Indonesia AirAsia has its headquarters in Tangerang, Indonesia, not Malaysia.

I think he's trying to mean that AirAsia belongs to Malaysia. And I think there were other plane crashes this year, including TransAsia in Taiwan plus an African airline... I think it's Ethiopian Airlines. These were the "major" commercial airlines crashes with many fatalities I think.

Indonesia AirAsia is not majority owned by AirAsia though. Also funfacts in terms of flights per fatal accident 2014 was the safest year ever. Also the African airline is Air Algerie.

Yea, but the idea is that, AirAsia is still headquartered in Kuala Lumpur, Malaysia and it is the parent company of Indonesia AirAsia..? #ImDoneHere lol

They're affiliates, not owned by AirAsia.
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Re: TAR Disaster Curse
« Reply #284 on: January 10, 2015, 05:59:04 AM »
While the Air Asia disaster is tragic -- I don't understand why air traffic control denied the pilot's request to ascend above the thunderstorms on the flight path -- it technically does not come within the definition of the TAR disaster curse because it didn't happen in the time period between the filming and U.S. broadcast of the TAR 25 Singapore leg.

It is insane that the two airlines involved in the three air disasters of 2014are both headquartered in Mayalsia but so far, the issue of the weather and the ATC handling of the pilot's altitude request seem to be the main cause for concern and that may not be viewed as an airline safety problem. From what I know of the U.S. federal aviation regulations, a request of that kind from a pilot is to be granted unless there's something highly unusual that requires a denial. And I've not heard a thing along those lines.

Indonesia AirAsia has its headquarters in Tangerang, Indonesia, not Malaysia.

I think he's trying to mean that AirAsia belongs to Malaysia. And I think there were other plane crashes this year, including TransAsia in Taiwan plus an African airline... I think it's Ethiopian Airlines. These were the "major" commercial airlines crashes with many fatalities I think.

Indonesia AirAsia is not majority owned by AirAsia though. Also funfacts in terms of flights per fatal accident 2014 was the safest year ever. Also the African airline is Air Algerie.

Yea, but the idea is that, AirAsia is still headquartered in Kuala Lumpur, Malaysia and it is the parent company of Indonesia AirAsia..? #ImDoneHere lol

They're affiliates, not owned by AirAsia.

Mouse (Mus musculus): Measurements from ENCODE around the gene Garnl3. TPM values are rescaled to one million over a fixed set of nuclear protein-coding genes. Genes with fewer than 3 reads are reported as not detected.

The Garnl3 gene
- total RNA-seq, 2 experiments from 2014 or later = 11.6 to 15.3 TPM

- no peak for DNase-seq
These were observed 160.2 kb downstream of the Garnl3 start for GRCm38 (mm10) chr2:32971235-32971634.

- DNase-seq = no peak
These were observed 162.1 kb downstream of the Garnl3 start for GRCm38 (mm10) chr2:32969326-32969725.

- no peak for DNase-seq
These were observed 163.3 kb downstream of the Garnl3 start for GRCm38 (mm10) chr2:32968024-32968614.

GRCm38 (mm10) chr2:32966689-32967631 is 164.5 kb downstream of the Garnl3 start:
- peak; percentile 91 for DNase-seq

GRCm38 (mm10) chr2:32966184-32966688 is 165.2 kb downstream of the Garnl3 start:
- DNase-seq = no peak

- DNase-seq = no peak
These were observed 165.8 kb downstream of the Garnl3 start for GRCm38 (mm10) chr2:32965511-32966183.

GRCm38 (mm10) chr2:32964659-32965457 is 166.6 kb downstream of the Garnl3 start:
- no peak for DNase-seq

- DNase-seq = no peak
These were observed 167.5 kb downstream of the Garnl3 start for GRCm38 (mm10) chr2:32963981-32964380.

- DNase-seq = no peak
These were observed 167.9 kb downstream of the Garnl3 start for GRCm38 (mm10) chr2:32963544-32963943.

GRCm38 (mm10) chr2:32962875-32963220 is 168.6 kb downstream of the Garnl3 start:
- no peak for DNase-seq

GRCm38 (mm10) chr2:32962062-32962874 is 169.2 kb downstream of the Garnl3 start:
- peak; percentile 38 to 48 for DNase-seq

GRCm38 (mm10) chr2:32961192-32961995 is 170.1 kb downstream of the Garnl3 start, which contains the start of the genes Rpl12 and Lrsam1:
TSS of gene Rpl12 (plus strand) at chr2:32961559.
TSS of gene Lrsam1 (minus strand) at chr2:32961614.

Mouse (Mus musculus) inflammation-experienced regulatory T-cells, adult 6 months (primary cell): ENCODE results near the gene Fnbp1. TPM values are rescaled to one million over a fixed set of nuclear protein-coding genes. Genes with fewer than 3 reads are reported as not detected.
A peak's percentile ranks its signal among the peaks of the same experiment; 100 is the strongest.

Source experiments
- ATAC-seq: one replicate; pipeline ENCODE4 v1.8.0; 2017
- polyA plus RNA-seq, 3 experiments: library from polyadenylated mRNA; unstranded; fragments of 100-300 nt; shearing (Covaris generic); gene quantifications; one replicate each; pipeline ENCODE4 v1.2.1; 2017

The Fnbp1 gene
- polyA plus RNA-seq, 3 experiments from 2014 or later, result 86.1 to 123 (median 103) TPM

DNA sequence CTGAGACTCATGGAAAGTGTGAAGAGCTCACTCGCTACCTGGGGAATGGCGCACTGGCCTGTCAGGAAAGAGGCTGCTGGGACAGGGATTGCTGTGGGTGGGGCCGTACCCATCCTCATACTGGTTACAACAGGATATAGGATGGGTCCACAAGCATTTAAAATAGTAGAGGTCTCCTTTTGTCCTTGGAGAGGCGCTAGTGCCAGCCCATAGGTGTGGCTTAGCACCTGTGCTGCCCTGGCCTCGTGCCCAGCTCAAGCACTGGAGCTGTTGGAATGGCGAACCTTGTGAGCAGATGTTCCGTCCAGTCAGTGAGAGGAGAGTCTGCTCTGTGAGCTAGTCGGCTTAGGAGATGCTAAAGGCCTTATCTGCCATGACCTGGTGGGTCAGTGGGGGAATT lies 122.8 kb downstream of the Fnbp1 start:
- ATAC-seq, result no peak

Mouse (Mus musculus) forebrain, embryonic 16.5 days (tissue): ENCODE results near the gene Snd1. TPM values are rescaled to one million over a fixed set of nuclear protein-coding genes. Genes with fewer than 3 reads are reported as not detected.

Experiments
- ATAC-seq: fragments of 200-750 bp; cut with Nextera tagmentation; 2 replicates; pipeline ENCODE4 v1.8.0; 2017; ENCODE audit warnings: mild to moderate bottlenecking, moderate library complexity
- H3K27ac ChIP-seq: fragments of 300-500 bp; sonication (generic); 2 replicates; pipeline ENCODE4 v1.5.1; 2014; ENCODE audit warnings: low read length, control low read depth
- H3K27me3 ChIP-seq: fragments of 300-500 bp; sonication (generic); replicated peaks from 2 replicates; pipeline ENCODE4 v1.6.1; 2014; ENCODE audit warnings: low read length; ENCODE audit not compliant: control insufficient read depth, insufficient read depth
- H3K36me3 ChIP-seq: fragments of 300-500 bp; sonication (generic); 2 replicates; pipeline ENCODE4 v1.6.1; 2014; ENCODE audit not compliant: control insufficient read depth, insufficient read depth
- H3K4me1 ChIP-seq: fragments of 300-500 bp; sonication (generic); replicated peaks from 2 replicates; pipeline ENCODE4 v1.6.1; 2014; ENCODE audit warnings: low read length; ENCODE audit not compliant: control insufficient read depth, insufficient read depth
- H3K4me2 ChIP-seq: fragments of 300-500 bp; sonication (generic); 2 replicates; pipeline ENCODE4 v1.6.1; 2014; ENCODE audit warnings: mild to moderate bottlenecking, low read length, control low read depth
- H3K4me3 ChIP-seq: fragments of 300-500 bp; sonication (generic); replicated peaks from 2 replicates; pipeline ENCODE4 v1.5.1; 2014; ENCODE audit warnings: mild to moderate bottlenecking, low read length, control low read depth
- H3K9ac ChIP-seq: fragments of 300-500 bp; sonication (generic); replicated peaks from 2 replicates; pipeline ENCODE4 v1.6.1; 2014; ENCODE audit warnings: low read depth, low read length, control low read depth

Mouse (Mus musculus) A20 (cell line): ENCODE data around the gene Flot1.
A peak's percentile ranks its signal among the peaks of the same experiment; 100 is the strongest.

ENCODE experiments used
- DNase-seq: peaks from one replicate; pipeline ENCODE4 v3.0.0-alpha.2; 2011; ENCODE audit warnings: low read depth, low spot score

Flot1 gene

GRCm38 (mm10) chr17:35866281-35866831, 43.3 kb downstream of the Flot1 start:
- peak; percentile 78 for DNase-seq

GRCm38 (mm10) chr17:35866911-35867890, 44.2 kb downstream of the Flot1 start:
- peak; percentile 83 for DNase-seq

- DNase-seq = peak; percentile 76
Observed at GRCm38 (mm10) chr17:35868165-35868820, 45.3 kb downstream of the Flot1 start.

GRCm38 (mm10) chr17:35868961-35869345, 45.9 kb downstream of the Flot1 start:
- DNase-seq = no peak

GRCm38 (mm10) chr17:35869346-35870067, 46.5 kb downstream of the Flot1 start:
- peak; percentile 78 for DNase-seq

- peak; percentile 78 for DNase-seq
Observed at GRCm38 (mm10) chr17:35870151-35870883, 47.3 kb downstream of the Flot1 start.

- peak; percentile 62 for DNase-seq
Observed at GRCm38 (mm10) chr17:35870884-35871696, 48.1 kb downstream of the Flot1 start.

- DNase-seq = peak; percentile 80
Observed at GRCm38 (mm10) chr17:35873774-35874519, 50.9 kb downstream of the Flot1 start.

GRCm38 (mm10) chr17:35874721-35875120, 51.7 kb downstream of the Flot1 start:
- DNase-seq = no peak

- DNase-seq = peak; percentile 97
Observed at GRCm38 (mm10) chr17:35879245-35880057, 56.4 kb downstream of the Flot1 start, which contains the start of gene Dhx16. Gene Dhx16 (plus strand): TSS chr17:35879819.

^^ (AirAsia do have a minority stake but it is majority owned by PT Fersindo Nusaperkasa (probably butchered that)), and has its HQ in Tangerang, Indonesia.


Offline topaz

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Re: TAR Disaster Curse
« Reply #285 on: March 25, 2015, 07:07:40 AM »
since Germany is now feature on TAR 26, here's the latest disaster curse: https://ph.news.yahoo.com/latest-germanwings-says-plane-went-142004545.html

Offline ZBC Company

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Re: TAR Disaster Curse
« Reply #286 on: March 25, 2015, 09:30:22 AM »
since Germany is now feature on TAR 26, here's the latest disaster curse: https://ph.news.yahoo.com/latest-germanwings-says-plane-went-142004545.html

are you crazy plane crash was in france
« Last Edit: March 25, 2015, 03:16:49 PM by ZBC Company »

Offline TerraformingYou

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Re: TAR Disaster Curse
« Reply #287 on: March 25, 2015, 09:41:02 AM »
since Germany is now feature on TAR 26, here's the latest disaster curse: https://ph.news.yahoo.com/latest-germanwings-says-plane-went-142004545.html

are you stupid plane crash was in france


Well technically the destination was Dusseldorf in Germany..

Offline naejae91

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Re: TAR Disaster Curse
« Reply #288 on: March 25, 2015, 10:02:57 AM »
since Germany is now feature on TAR 26, here's the latest disaster curse: https://ph.news.yahoo.com/latest-germanwings-says-plane-went-142004545.html

are you stupid plane crash was in france


Oh no. Hope all of them survive. Btw France was also feature in TAR26 IIRC?
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Offline Hysha

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Re: TAR Disaster Curse
« Reply #289 on: March 25, 2015, 11:46:34 AM »
since Germany is now feature on TAR 26, here's the latest disaster curse: https://ph.news.yahoo.com/latest-germanwings-says-plane-went-142004545.html

are you stupid plane crash was in france


Oh no. Hope all of them survive. Btw France was also feature in TAR26 IIRC?

Sadly, no one survived.

Offline Boingo

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Re: TAR Disaster Curse